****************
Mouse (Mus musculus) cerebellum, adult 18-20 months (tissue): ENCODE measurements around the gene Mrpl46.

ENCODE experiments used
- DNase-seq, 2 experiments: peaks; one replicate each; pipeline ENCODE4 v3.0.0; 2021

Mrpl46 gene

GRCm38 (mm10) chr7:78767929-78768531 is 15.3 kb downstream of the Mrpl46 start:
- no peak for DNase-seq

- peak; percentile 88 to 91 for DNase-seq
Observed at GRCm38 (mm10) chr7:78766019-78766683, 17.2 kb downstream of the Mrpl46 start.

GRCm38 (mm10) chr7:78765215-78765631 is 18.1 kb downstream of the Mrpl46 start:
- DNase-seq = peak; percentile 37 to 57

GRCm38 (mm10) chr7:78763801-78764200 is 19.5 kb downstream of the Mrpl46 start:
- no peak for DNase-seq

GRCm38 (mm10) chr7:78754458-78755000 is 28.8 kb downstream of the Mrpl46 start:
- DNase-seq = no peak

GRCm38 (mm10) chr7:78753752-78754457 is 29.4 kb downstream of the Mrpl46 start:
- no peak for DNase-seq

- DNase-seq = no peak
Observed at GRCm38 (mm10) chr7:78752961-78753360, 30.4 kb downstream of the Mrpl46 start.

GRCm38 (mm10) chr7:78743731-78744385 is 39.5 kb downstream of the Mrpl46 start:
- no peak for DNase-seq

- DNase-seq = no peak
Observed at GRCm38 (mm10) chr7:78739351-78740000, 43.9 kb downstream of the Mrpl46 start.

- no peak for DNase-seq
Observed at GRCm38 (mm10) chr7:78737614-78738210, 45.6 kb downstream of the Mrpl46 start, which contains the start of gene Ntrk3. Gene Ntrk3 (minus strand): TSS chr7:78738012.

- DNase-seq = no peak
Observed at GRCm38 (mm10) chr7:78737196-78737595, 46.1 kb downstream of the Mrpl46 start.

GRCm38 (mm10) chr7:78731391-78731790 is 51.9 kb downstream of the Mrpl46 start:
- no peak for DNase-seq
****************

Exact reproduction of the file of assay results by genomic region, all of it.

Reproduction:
Mouse (Mus musculus) cerebellum, adult 18-20 months (tissue): ENCODE measurements around the gene Mrpl46.

ENCODE experiments used
- DNase-seq, 2 experiments: peaks; one replicate each; pipeline ENCODE4 v3.0.0; 2021

Mrpl46 gene

GRCm38 (mm10) chr7:78767929-78768531 is 15.3 kb downstream of the Mrpl46 start:
- no peak for DNase-seq

- peak; percentile 88 to 91 for DNase-seq
Observed at GRCm38 (mm10) chr7:78766019-78766683, 17.2 kb downstream of the Mrpl46 start.

GRCm38 (mm10) chr7:78765215-78765631 is 18.1 kb downstream of the Mrpl46 start:
- DNase-seq = peak; percentile 37 to 57

GRCm38 (mm10) chr7:78763801-78764200 is 19.5 kb downstream of the Mrpl46 start:
- no peak for DNase-seq

GRCm38 (mm10) chr7:78754458-78755000 is 28.8 kb downstream of the Mrpl46 start:
- DNase-seq = no peak

GRCm38 (mm10) chr7:78753752-78754457 is 29.4 kb downstream of the Mrpl46 start:
- no peak for DNase-seq

- DNase-seq = no peak
Observed at GRCm38 (mm10) chr7:78752961-78753360, 30.4 kb downstream of the Mrpl46 start.

GRCm38 (mm10) chr7:78743731-78744385 is 39.5 kb downstream of the Mrpl46 start:
- no peak for DNase-seq

- DNase-seq = no peak
Observed at GRCm38 (mm10) chr7:78739351-78740000, 43.9 kb downstream of the Mrpl46 start.

- no peak for DNase-seq
Observed at GRCm38 (mm10) chr7:78737614-78738210, 45.6 kb downstream of the Mrpl46 start, which contains the start of gene Ntrk3. Gene Ntrk3 (minus strand): TSS chr7:78738012.

- DNase-seq = no peak
Observed at GRCm38 (mm10) chr7:78737196-78737595, 46.1 kb downstream of the Mrpl46 start.

GRCm38 (mm10) chr7:78731391-78731790 is 51.9 kb downstream of the Mrpl46 start:
- no peak for DNase-seq